[Image: 30846157737_a4e70c0d8a_z.jpg]

In order to change our multiplier from 2.5 to 3 (to go from 250Mhz to 300Mhz) we need to change resistor 537 to 538 (move it across) and 552 to 553. 

How small are these? Well, very small! I managed to ping one away with a pair of tweezers and miraculously found it 2 days later on the carpet! 

[Image: 43248537120_d4180bc1b4_c.jpg]


I found the best way to work these is to desolder the resistor, clean the pads with some solder wick, then prep the new pads with a shaving of solder. The shavings are about 1mm in size, if you try prep straight from the wire you're in for a tough time. Place the solder shaving on the pad, apply heat and it should melt right on. 

Keep the resistor in place with some sharp tweezers while you solder, the best way is to position the resistor on top of the solder 'lump', while keeping the tweezers on top of the resistor apply the sharp end of the iron tip to the side and press down gently on the resistor, the resistor will sink in toward the pad. 


[Image: 43248539690_b397491dde_c.jpg]
Some solder shavings. 

Once you've moved your resistors you should have a resistor layout as below.

[Image: 43969162870_c4985bbb5d_b.jpg]


Changing the SysClk.

I've not done this, but there are reports the resistor layouts for the System Clock value changed between pcb updates, the best I can find is the following : To go from 90 to 100 you need to swap resistors R644 to R646 and R649 to R650 on some boards, but on my board the resistors correspond to R647 to R649 and R654 to R655.  I can't guarantee this though! Best I can find to describe it visually is as below.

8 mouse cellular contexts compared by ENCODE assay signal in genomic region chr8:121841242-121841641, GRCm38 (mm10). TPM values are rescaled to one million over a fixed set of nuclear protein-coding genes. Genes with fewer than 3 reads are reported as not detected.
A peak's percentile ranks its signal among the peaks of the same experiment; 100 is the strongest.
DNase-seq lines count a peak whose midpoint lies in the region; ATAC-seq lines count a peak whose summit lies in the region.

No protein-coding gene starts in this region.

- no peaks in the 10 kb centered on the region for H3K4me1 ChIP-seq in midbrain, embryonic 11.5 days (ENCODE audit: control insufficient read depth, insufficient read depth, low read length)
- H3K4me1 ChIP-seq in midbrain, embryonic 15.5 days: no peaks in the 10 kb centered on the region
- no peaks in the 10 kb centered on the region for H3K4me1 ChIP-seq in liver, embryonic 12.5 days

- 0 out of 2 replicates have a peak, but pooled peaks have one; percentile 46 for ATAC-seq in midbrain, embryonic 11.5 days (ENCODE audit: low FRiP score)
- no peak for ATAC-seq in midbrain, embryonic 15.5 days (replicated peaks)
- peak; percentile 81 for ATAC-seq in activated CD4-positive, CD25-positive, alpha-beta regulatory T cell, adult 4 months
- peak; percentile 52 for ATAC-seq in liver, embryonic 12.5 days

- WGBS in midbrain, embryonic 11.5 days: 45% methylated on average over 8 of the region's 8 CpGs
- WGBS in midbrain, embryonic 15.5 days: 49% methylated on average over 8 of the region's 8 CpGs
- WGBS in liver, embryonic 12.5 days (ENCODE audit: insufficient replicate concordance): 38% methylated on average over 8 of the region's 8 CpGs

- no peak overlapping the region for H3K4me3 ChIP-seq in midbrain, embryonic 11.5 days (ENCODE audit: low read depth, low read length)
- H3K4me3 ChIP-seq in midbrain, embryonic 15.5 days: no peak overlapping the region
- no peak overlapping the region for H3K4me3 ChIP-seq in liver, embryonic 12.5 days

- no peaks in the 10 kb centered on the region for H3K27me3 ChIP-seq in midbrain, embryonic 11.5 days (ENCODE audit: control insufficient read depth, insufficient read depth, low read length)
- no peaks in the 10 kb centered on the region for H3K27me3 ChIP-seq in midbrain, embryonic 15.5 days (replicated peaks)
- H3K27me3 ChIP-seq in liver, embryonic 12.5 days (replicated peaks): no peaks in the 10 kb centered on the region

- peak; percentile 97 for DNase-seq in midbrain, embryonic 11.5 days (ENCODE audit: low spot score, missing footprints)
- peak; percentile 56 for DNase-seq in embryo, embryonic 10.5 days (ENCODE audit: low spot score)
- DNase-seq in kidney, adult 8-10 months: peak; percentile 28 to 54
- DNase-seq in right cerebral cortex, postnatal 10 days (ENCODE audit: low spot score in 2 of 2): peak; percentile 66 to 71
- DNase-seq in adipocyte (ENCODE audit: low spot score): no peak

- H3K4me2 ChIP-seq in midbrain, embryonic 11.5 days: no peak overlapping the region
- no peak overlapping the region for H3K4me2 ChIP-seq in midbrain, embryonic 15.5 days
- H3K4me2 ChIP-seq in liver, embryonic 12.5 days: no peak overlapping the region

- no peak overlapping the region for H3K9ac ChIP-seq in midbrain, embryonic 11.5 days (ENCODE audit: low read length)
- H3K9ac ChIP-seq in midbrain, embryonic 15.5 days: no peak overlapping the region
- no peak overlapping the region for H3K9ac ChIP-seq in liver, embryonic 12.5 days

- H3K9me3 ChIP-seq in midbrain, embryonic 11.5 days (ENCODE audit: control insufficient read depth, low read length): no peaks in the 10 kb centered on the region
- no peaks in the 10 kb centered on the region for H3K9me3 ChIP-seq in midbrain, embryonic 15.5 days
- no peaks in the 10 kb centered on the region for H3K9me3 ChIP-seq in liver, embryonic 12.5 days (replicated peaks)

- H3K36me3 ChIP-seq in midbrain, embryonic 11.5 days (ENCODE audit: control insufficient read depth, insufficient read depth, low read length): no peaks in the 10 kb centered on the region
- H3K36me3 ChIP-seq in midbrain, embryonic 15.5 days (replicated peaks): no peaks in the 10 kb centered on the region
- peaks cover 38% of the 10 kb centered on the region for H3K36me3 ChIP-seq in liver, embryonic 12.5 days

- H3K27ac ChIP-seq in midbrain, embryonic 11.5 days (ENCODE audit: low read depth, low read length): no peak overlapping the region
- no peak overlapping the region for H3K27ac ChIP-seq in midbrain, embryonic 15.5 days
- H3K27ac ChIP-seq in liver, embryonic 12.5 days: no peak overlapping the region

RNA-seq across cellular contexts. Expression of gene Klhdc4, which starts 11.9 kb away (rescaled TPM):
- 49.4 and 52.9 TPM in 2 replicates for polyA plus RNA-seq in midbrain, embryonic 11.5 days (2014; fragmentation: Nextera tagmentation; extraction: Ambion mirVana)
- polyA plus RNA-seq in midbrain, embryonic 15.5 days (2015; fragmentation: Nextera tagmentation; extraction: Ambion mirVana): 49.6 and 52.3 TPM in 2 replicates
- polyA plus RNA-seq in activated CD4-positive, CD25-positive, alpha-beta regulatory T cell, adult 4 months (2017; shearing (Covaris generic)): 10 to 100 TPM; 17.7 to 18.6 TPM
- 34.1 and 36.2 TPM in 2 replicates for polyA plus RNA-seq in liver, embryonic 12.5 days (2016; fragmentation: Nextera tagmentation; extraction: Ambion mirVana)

[Image: 31915451058_e6726ac9d7_z.jpg]

Closing thoughts

As always, don't over tighten things when re-assembling, and re-assembly is the reverse of taking apart. 

Ive not changed the fan on my module, it's been running fine for about 4 weeks now, no issues what-so-ever. It doesn't feel a huge amount faster than the R10K 250 for average use, but I suppose every second counts if you're compiling an app or doing a quick render. It does feel snappier though. It is a lot faster than my RM5200 300Mhz cpu!

Hopefully the above is some help to those contemplating the upgrade.

Octane  1x 400Mhz R12k, 1Gb, V8, 6.5.30m

O2 300Mhz R12K (R10K upgrade mod),  384Mb, 6.5.30m, FPA  with  1600SW (Original R5K chassis, mobo and cpu in storage)
(This post was last modified: 11-08-2018, 09:54 PM by JacquesT.)
JacquesT
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11-08-2018, 09:46 PM
#2
RE: O2 : R10K 250Mhz to R12K 300Mhz PIMM upgrade
how do you go about figuring out which resistors to move? I've got a 400mhz o2 PIMM that I would love to try to overclock to ~450mhz but I have no idea how to figure where to begin...
gijoe77
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11-09-2018, 02:16 PM
#3
RE: O2 : R10K 250Mhz to R12K 300Mhz PIMM upgrade
No idea, ChicagoJoe figured it out. I just scrambled together bits of info from Ian, some French website and old Nekochan archive posts.